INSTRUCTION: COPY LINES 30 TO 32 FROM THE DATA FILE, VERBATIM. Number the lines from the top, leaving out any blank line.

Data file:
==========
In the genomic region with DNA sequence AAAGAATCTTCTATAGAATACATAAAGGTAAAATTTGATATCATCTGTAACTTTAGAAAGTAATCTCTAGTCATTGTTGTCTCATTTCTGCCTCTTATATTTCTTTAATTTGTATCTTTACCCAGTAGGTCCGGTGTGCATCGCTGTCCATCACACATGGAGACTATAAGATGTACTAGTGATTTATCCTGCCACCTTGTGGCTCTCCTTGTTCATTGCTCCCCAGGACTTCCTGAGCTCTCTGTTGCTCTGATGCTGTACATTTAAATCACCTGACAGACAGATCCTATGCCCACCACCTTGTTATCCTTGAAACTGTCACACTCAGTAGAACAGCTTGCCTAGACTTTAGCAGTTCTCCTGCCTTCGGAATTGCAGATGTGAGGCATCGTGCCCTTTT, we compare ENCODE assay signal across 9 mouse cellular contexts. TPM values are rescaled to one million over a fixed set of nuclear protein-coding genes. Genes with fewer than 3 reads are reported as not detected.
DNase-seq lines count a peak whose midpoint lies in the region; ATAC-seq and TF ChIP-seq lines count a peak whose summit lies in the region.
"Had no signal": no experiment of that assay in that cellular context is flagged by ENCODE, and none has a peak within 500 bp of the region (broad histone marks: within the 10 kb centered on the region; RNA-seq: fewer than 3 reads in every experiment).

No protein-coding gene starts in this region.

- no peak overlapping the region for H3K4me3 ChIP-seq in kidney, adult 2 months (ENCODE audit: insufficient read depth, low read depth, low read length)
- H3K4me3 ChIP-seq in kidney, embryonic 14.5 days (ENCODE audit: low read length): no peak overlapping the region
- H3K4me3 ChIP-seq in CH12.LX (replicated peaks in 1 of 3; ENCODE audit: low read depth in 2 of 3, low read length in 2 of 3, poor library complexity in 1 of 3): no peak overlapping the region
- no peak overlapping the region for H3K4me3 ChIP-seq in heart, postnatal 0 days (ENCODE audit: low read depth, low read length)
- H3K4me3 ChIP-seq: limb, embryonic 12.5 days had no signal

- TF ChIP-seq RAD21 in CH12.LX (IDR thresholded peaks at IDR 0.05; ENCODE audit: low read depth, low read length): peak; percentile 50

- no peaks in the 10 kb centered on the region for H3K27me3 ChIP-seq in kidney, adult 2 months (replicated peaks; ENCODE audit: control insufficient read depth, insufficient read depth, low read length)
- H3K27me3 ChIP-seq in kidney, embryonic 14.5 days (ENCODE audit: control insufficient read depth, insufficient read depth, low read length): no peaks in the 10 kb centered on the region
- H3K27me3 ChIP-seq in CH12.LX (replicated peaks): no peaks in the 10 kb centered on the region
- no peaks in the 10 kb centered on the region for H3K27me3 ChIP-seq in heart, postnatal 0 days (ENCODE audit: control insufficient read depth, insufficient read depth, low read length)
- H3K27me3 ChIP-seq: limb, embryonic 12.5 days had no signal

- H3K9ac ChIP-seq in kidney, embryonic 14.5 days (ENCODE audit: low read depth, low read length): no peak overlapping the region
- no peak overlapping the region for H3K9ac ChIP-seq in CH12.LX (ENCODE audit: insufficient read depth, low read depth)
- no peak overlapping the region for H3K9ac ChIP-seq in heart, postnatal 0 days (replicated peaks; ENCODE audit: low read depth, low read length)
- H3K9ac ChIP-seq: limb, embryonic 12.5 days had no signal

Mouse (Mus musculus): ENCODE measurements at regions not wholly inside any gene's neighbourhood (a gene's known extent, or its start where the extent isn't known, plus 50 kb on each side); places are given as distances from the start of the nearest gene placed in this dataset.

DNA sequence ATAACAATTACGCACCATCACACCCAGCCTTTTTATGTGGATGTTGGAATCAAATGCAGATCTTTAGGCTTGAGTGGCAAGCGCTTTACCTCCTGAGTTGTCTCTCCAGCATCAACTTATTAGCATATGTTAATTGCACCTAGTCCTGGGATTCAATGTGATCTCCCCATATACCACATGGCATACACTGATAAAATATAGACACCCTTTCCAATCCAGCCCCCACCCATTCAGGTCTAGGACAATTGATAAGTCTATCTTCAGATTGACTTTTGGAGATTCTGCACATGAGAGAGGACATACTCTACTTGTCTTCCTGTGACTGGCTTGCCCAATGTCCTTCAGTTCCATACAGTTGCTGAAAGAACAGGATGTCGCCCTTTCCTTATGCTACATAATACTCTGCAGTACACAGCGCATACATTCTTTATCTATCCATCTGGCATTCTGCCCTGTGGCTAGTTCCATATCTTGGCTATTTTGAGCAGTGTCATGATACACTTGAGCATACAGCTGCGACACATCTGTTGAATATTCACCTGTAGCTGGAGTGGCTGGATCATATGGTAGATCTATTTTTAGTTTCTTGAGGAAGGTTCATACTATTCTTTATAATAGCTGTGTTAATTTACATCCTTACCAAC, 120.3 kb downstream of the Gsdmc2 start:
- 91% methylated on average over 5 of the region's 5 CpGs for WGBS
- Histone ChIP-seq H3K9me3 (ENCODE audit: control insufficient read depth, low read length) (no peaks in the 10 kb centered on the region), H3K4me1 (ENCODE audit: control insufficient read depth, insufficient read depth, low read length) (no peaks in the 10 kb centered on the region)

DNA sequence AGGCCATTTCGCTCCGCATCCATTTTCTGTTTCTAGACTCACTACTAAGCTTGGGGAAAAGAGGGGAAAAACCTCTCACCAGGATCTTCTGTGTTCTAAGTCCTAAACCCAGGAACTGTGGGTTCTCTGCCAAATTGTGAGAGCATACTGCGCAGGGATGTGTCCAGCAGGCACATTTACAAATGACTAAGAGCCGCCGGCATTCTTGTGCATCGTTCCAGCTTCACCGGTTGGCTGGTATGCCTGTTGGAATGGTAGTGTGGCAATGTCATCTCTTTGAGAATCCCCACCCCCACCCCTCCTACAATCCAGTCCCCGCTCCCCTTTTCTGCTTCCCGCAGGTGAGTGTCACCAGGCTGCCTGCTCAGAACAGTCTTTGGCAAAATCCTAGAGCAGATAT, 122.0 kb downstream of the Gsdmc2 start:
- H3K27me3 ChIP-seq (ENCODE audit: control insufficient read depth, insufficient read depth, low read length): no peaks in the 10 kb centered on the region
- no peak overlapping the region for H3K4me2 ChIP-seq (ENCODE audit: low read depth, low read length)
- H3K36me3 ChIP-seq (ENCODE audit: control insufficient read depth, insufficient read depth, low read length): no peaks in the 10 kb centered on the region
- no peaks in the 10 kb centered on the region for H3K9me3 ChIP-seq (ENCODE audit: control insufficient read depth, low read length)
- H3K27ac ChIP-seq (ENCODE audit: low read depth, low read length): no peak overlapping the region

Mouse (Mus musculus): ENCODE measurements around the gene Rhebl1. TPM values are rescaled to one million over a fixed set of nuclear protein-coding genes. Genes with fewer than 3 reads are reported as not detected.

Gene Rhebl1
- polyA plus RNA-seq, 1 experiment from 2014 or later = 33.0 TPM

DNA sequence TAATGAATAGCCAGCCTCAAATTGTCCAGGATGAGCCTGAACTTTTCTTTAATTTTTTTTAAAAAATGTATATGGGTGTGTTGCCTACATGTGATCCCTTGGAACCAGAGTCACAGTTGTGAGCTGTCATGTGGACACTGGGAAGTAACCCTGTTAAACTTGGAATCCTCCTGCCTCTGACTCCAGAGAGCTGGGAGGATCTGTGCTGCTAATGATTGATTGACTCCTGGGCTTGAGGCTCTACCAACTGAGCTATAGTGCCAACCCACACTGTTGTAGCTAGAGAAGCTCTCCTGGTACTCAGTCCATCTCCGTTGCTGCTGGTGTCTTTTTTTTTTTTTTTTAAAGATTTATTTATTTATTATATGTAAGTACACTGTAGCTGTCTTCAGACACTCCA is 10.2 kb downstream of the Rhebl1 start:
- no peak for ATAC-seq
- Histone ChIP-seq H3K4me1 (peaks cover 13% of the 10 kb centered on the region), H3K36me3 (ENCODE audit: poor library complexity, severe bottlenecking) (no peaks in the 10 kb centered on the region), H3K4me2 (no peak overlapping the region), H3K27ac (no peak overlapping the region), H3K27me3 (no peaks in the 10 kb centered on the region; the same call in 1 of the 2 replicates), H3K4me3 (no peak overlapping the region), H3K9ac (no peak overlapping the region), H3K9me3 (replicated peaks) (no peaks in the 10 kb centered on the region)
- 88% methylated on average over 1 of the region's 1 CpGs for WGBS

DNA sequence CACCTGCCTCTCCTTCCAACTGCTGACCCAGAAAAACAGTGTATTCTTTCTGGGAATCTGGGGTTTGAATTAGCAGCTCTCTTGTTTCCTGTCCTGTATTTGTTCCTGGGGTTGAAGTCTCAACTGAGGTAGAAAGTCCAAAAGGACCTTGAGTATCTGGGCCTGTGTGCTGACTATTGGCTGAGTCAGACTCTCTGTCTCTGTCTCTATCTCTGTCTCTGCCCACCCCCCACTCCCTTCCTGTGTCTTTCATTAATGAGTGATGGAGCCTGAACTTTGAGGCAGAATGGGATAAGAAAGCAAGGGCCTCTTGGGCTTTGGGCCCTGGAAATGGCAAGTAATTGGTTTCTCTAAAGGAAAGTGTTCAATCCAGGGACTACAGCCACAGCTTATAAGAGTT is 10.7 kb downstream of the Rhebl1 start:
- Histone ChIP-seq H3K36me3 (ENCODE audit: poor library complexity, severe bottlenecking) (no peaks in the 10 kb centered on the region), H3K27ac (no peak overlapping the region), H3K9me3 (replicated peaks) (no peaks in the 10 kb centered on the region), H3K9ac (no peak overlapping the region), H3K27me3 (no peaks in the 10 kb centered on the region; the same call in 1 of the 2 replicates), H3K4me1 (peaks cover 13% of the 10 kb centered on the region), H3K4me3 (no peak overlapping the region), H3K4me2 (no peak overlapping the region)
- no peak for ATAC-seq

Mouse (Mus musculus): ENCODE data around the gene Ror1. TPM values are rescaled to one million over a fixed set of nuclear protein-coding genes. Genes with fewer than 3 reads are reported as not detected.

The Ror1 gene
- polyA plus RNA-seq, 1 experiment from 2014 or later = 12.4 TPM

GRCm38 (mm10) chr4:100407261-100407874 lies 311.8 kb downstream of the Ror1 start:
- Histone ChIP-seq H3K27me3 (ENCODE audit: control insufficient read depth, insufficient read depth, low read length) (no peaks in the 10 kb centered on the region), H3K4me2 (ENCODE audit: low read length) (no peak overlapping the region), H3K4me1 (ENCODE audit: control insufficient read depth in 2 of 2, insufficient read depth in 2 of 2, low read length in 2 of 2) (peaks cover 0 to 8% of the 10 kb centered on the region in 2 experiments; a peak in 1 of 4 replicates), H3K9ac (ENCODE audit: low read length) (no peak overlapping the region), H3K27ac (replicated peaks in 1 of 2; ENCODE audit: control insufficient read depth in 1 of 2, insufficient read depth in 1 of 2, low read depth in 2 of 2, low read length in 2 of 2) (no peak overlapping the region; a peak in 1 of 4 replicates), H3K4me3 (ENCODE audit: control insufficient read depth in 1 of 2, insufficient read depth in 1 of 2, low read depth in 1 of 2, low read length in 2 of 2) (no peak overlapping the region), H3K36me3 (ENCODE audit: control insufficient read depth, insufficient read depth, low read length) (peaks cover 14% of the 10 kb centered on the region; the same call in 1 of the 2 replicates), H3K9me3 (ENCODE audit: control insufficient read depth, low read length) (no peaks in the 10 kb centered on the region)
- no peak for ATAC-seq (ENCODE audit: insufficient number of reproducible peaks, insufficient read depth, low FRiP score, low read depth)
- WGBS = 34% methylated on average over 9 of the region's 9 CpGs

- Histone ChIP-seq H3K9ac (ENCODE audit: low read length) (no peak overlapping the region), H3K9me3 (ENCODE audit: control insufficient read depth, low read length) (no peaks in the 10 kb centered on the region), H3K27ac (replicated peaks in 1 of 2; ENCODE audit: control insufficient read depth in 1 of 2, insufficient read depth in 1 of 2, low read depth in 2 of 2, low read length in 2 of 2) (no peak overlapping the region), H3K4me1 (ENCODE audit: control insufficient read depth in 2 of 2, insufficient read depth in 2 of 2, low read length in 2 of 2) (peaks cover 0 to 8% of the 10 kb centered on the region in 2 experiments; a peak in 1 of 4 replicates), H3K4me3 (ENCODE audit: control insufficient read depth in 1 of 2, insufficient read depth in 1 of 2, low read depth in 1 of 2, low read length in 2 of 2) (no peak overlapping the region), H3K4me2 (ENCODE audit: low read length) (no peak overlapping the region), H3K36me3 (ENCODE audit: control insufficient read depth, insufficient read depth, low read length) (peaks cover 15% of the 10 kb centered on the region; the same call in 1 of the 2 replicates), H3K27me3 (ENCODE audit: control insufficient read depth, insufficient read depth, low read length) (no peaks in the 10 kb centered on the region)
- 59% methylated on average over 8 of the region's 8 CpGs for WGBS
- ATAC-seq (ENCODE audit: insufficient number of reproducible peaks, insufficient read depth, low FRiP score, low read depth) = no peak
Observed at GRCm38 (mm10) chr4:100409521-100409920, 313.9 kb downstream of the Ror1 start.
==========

Mouse (Mus musculus): ENCODE measurements around the gene Rhebl1. TPM values are rescaled to one million over a fixed set of nuclear protein-coding genes. Genes with fewer than 3 reads are reported as not detected.

Gene Rhebl1
- polyA plus RNA-seq, 1 experiment from 2014 or later = 33.0 TPM